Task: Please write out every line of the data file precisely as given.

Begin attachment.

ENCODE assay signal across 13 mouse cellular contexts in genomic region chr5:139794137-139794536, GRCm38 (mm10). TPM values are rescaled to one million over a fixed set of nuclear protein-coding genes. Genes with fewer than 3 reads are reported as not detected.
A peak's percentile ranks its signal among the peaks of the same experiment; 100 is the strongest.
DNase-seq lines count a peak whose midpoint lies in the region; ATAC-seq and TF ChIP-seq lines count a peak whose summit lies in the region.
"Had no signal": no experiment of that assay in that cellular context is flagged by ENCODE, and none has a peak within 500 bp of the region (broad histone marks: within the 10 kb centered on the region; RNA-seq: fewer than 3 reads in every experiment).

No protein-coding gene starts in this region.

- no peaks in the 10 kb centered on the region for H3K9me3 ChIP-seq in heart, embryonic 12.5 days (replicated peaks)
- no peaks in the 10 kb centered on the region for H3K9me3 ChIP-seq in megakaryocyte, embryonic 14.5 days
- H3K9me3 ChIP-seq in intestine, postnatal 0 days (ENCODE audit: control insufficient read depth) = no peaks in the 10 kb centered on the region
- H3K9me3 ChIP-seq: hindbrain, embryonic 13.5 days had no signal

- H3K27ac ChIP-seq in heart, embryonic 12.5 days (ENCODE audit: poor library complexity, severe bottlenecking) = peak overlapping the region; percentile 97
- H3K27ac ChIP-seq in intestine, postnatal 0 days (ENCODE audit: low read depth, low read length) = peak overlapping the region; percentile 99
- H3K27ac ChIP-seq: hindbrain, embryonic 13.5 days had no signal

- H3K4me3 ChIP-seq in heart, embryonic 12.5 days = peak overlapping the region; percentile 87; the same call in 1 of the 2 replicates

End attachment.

ENCODE assay signal across 13 mouse cellular contexts in genomic region chr5:139794137-139794536, GRCm38 (mm10). TPM values are rescaled to one million over a fixed set of nuclear protein-coding genes. Genes with fewer than 3 reads are reported as not detected.
A peak's percentile ranks its signal among the peaks of the same experiment; 100 is the strongest.
DNase-seq lines count a peak whose midpoint lies in the region; ATAC-seq and TF ChIP-seq lines count a peak whose summit lies in the region.
"Had no signal": no experiment of that assay in that cellular context is flagged by ENCODE, and none has a peak within 500 bp of the region (broad histone marks: within the 10 kb centered on the region; RNA-seq: fewer than 3 reads in every experiment).

No protein-coding gene starts in this region.

- no peaks in the 10 kb centered on the region for H3K9me3 ChIP-seq in heart, embryonic 12.5 days (replicated peaks)
- no peaks in the 10 kb centered on the region for H3K9me3 ChIP-seq in megakaryocyte, embryonic 14.5 days
- H3K9me3 ChIP-seq in intestine, postnatal 0 days (ENCODE audit: control insufficient read depth) = no peaks in the 10 kb centered on the region
- H3K9me3 ChIP-seq: hindbrain, embryonic 13.5 days had no signal

- H3K27ac ChIP-seq in heart, embryonic 12.5 days (ENCODE audit: poor library complexity, severe bottlenecking) = peak overlapping the region; percentile 97
- H3K27ac ChIP-seq in intestine, postnatal 0 days (ENCODE audit: low read depth, low read length) = peak overlapping the region; percentile 99
- H3K27ac ChIP-seq: hindbrain, embryonic 13.5 days had no signal

- H3K4me3 ChIP-seq in heart, embryonic 12.5 days = peak overlapping the region; percentile 87; the same call in 1 of the 2 replicates